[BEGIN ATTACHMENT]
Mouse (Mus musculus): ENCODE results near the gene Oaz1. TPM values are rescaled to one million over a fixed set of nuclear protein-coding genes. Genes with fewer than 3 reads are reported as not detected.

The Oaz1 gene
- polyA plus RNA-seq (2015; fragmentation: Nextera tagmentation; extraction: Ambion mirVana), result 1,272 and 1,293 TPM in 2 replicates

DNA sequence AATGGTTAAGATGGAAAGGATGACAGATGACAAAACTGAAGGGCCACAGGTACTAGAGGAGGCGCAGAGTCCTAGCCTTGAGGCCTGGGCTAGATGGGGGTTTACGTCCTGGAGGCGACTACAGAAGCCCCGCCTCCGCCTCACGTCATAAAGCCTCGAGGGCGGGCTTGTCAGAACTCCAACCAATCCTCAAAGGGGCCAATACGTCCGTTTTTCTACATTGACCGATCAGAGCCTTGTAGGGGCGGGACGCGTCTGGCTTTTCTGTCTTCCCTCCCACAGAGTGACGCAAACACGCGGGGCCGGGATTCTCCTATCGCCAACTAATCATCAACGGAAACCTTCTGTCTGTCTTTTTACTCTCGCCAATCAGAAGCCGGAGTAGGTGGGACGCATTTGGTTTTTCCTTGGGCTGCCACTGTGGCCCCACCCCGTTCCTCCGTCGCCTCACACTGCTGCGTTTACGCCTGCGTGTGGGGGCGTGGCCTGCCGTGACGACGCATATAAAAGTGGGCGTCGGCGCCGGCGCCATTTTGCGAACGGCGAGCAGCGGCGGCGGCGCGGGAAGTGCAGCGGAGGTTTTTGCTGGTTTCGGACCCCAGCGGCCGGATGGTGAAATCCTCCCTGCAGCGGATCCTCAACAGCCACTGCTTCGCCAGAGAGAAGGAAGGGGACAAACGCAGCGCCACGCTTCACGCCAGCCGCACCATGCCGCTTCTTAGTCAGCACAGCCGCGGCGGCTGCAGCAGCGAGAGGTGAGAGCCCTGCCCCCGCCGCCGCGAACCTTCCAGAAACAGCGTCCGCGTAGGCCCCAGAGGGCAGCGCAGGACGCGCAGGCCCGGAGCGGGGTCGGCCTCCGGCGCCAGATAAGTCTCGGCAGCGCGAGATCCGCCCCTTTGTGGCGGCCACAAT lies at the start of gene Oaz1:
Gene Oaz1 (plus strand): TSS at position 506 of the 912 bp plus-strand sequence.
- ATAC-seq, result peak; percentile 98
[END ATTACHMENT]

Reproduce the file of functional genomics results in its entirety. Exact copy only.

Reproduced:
Mouse (Mus musculus): ENCODE results near the gene Oaz1. TPM values are rescaled to one million over a fixed set of nuclear protein-coding genes. Genes with fewer than 3 reads are reported as not detected.

The Oaz1 gene
- polyA plus RNA-seq (2015; fragmentation: Nextera tagmentation; extraction: Ambion mirVana), result 1,272 and 1,293 TPM in 2 replicates

DNA sequence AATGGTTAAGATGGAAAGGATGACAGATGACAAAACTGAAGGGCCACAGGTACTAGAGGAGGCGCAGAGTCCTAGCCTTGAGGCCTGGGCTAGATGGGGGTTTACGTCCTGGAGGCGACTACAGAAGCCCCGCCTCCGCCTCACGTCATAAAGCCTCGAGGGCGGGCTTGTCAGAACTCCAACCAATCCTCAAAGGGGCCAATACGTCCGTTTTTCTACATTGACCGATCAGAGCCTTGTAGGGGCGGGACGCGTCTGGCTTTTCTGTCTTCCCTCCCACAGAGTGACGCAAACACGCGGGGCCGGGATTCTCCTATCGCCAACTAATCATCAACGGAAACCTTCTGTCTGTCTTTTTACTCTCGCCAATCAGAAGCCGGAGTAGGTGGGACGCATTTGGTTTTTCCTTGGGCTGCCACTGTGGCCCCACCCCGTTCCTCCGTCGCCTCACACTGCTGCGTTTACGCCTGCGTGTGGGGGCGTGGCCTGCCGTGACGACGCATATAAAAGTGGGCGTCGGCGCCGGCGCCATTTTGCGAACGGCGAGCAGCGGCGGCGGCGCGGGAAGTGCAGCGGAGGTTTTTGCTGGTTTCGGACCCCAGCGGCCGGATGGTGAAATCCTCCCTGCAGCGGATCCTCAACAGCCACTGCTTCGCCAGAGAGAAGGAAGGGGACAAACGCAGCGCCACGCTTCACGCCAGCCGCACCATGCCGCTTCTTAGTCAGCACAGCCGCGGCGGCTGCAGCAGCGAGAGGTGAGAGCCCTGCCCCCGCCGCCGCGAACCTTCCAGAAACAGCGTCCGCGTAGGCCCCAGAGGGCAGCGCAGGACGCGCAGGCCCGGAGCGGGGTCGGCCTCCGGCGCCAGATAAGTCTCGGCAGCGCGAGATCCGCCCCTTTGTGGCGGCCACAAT lies at the start of gene Oaz1:
Gene Oaz1 (plus strand): TSS at position 506 of the 912 bp plus-strand sequence.
- ATAC-seq, result peak; percentile 98